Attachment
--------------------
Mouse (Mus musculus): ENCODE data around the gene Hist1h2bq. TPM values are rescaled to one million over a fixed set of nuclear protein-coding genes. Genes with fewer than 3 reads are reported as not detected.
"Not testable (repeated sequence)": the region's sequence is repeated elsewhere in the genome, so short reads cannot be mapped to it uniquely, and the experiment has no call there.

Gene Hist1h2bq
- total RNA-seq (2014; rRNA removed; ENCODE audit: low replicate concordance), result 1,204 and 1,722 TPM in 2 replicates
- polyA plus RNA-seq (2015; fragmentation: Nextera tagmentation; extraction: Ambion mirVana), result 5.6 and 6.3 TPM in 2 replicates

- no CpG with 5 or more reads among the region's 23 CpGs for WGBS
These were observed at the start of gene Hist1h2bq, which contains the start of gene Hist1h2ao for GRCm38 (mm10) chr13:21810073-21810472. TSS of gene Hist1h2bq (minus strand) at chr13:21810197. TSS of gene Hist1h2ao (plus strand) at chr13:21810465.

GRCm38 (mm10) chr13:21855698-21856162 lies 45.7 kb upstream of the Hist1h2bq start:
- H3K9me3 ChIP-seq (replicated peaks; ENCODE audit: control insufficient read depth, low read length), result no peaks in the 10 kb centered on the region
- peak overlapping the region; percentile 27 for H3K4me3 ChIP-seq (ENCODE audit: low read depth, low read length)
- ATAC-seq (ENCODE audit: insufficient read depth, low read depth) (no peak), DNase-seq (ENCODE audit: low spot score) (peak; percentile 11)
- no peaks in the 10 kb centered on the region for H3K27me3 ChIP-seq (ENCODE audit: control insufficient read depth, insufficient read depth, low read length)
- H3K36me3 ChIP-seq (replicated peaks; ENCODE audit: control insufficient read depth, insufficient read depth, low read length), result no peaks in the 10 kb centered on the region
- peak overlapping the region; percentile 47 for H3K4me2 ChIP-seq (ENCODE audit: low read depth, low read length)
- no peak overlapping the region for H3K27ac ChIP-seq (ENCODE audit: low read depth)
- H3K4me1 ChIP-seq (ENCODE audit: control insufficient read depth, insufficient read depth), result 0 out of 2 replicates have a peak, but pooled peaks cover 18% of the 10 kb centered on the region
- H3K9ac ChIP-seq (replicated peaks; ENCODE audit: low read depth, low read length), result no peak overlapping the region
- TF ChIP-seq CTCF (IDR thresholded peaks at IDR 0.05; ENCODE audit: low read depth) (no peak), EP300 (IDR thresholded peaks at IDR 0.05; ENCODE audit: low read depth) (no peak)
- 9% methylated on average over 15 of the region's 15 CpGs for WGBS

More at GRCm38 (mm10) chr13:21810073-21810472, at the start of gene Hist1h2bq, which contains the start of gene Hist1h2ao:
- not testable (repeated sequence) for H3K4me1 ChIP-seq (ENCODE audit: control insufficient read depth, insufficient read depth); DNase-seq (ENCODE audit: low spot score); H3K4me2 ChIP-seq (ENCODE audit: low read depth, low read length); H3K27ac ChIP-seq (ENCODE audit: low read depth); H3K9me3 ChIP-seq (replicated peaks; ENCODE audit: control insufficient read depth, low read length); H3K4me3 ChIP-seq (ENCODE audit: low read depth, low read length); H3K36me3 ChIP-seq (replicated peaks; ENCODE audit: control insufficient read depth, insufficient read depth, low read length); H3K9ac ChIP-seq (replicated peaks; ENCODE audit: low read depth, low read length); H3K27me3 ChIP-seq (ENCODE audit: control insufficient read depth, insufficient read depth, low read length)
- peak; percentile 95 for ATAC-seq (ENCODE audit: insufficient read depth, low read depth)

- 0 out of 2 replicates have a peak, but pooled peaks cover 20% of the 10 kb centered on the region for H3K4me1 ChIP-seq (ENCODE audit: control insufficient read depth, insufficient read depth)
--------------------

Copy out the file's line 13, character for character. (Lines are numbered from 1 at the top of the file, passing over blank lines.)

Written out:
- H3K36me3 ChIP-seq (replicated peaks; ENCODE audit: control insufficient read depth, insufficient read depth, low read length), result no peaks in the 10 kb centered on the region